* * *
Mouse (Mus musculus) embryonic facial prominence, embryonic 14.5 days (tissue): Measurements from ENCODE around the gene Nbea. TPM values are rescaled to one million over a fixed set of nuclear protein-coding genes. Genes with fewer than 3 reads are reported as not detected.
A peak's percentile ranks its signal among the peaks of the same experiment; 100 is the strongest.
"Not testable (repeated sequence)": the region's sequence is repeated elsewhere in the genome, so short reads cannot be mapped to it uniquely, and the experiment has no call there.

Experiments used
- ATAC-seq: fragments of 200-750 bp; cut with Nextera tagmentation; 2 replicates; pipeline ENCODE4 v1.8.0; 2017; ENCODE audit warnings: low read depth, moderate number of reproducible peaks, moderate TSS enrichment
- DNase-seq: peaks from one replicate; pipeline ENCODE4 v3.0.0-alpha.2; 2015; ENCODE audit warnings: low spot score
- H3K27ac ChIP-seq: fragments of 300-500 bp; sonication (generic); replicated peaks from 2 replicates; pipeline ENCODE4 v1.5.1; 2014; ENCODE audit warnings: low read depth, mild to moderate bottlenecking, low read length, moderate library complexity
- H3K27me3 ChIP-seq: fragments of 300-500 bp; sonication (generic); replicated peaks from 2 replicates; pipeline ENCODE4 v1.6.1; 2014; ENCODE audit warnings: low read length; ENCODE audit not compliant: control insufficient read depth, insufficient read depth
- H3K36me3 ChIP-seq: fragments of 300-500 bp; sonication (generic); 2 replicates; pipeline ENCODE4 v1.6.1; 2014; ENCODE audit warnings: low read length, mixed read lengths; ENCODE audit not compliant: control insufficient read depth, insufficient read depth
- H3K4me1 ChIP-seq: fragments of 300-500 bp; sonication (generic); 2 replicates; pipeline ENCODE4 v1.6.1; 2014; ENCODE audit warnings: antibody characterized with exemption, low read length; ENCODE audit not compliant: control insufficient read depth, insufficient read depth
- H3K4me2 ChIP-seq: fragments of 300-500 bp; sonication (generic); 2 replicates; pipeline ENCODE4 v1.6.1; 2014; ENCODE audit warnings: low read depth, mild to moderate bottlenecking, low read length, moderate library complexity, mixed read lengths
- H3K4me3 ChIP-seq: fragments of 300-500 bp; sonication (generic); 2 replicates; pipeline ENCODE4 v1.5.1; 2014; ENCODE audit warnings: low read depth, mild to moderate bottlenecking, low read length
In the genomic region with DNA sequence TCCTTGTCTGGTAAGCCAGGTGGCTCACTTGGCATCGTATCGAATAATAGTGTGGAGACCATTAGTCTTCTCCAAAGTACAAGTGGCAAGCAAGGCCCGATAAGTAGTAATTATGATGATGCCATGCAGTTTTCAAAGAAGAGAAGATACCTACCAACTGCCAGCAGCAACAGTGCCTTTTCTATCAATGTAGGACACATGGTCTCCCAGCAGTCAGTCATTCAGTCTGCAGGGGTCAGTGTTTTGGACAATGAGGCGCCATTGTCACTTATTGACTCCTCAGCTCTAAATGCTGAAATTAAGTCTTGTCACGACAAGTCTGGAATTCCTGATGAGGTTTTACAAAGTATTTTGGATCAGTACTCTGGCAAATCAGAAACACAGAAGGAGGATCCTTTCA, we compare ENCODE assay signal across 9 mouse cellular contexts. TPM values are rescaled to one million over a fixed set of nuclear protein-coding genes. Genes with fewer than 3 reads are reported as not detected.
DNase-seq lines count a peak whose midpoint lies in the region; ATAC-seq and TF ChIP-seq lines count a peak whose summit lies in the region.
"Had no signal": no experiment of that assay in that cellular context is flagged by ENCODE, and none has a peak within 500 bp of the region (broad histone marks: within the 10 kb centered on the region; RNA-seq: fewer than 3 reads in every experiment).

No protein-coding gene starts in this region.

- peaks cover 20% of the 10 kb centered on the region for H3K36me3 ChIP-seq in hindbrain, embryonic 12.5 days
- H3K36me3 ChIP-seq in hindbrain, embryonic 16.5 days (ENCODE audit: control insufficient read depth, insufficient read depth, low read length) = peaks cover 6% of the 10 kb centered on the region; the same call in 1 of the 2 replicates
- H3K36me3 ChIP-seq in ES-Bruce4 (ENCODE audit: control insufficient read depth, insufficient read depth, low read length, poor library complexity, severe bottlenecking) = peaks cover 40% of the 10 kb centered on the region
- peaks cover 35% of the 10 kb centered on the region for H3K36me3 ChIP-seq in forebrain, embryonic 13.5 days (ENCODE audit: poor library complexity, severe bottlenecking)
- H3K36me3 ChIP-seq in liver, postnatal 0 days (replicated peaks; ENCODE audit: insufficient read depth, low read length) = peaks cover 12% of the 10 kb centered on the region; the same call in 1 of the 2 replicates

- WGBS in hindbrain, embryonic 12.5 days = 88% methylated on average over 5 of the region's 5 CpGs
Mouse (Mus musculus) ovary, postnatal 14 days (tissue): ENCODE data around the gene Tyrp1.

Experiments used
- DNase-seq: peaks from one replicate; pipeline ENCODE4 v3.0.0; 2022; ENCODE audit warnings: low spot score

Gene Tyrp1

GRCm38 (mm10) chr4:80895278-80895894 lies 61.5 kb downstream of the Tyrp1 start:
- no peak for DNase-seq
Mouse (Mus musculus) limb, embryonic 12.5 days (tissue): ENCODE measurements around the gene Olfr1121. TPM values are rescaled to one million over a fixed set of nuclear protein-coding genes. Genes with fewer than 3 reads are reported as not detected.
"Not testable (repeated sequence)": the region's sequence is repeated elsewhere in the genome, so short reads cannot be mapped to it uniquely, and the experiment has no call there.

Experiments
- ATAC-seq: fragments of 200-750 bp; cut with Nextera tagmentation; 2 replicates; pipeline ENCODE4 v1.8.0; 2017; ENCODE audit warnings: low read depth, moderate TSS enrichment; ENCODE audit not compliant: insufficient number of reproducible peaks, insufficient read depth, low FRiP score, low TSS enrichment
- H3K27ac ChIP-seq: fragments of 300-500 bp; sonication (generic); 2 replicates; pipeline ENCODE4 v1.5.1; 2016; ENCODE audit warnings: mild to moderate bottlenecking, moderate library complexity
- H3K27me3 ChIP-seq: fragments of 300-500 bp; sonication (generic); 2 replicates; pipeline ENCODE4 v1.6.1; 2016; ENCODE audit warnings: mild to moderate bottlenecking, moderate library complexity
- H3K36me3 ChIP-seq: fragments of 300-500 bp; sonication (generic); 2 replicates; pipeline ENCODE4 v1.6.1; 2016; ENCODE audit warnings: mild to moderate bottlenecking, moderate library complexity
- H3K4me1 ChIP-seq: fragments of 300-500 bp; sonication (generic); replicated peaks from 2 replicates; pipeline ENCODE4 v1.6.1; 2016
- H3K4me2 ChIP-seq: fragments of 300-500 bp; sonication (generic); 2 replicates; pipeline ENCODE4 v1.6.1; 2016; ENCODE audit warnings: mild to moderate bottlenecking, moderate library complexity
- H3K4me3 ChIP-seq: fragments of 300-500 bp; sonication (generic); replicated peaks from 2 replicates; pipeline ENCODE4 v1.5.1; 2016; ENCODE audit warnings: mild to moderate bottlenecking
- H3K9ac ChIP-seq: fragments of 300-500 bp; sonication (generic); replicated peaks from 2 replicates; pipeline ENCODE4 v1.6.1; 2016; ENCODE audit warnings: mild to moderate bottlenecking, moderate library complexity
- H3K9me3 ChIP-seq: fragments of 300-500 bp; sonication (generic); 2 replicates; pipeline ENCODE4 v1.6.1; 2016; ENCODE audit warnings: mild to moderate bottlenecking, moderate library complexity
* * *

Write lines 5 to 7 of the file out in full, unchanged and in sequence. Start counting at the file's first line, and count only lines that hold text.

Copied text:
- ATAC-seq: fragments of 200-750 bp; cut with Nextera tagmentation; 2 replicates; pipeline ENCODE4 v1.8.0; 2017; ENCODE audit warnings: low read depth, moderate number of reproducible peaks, moderate TSS enrichment
- DNase-seq: peaks from one replicate; pipeline ENCODE4 v3.0.0-alpha.2; 2015; ENCODE audit warnings: low spot score
- H3K27ac ChIP-seq: fragments of 300-500 bp; sonication (generic); replicated peaks from 2 replicates; pipeline ENCODE4 v1.5.1; 2014; ENCODE audit warnings: low read depth, mild to moderate bottlenecking, low read length, moderate library complexity